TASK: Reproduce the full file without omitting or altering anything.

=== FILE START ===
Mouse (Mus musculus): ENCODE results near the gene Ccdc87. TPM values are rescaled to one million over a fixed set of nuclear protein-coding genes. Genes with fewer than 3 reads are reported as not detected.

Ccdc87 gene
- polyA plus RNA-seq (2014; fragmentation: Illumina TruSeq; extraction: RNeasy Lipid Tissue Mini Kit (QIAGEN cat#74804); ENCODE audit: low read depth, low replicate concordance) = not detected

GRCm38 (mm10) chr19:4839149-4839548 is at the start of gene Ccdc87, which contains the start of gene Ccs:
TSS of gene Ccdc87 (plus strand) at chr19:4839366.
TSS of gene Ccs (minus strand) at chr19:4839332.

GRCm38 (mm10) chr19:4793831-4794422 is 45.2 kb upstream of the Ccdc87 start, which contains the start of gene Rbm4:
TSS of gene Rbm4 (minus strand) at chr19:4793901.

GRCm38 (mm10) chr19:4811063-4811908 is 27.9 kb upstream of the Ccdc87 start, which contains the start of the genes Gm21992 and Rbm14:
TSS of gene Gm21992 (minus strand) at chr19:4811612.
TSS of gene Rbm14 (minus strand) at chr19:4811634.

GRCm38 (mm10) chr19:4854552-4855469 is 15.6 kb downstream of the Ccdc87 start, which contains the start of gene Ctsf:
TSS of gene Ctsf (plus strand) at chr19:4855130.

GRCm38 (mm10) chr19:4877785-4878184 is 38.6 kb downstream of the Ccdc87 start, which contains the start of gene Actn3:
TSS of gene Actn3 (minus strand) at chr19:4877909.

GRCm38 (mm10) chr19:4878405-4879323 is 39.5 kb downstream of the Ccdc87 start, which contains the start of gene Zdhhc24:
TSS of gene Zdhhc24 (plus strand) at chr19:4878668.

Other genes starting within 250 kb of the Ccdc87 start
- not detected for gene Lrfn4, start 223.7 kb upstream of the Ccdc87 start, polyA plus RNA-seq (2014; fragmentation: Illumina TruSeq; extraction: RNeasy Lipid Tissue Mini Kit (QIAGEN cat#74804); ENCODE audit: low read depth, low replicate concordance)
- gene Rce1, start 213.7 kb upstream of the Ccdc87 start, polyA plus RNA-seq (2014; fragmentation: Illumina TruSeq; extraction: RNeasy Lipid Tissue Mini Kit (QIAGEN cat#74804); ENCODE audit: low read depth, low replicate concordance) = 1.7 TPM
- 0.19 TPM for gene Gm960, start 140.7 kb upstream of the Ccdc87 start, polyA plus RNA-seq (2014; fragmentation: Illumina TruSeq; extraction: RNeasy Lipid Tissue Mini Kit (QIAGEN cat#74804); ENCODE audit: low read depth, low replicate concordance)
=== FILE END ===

Mouse (Mus musculus): ENCODE results near the gene Ccdc87. TPM values are rescaled to one million over a fixed set of nuclear protein-coding genes. Genes with fewer than 3 reads are reported as not detected.

Ccdc87 gene
- polyA plus RNA-seq (2014; fragmentation: Illumina TruSeq; extraction: RNeasy Lipid Tissue Mini Kit (QIAGEN cat#74804); ENCODE audit: low read depth, low replicate concordance) = not detected

GRCm38 (mm10) chr19:4839149-4839548 is at the start of gene Ccdc87, which contains the start of gene Ccs:
TSS of gene Ccdc87 (plus strand) at chr19:4839366.
TSS of gene Ccs (minus strand) at chr19:4839332.

GRCm38 (mm10) chr19:4793831-4794422 is 45.2 kb upstream of the Ccdc87 start, which contains the start of gene Rbm4:
TSS of gene Rbm4 (minus strand) at chr19:4793901.

GRCm38 (mm10) chr19:4811063-4811908 is 27.9 kb upstream of the Ccdc87 start, which contains the start of the genes Gm21992 and Rbm14:
TSS of gene Gm21992 (minus strand) at chr19:4811612.
TSS of gene Rbm14 (minus strand) at chr19:4811634.

GRCm38 (mm10) chr19:4854552-4855469 is 15.6 kb downstream of the Ccdc87 start, which contains the start of gene Ctsf:
TSS of gene Ctsf (plus strand) at chr19:4855130.

GRCm38 (mm10) chr19:4877785-4878184 is 38.6 kb downstream of the Ccdc87 start, which contains the start of gene Actn3:
TSS of gene Actn3 (minus strand) at chr19:4877909.

GRCm38 (mm10) chr19:4878405-4879323 is 39.5 kb downstream of the Ccdc87 start, which contains the start of gene Zdhhc24:
TSS of gene Zdhhc24 (plus strand) at chr19:4878668.

Other genes starting within 250 kb of the Ccdc87 start
- not detected for gene Lrfn4, start 223.7 kb upstream of the Ccdc87 start, polyA plus RNA-seq (2014; fragmentation: Illumina TruSeq; extraction: RNeasy Lipid Tissue Mini Kit (QIAGEN cat#74804); ENCODE audit: low read depth, low replicate concordance)
- gene Rce1, start 213.7 kb upstream of the Ccdc87 start, polyA plus RNA-seq (2014; fragmentation: Illumina TruSeq; extraction: RNeasy Lipid Tissue Mini Kit (QIAGEN cat#74804); ENCODE audit: low read depth, low replicate concordance) = 1.7 TPM
- 0.19 TPM for gene Gm960, start 140.7 kb upstream of the Ccdc87 start, polyA plus RNA-seq (2014; fragmentation: Illumina TruSeq; extraction: RNeasy Lipid Tissue Mini Kit (QIAGEN cat#74804); ENCODE audit: low read depth, low replicate concordance)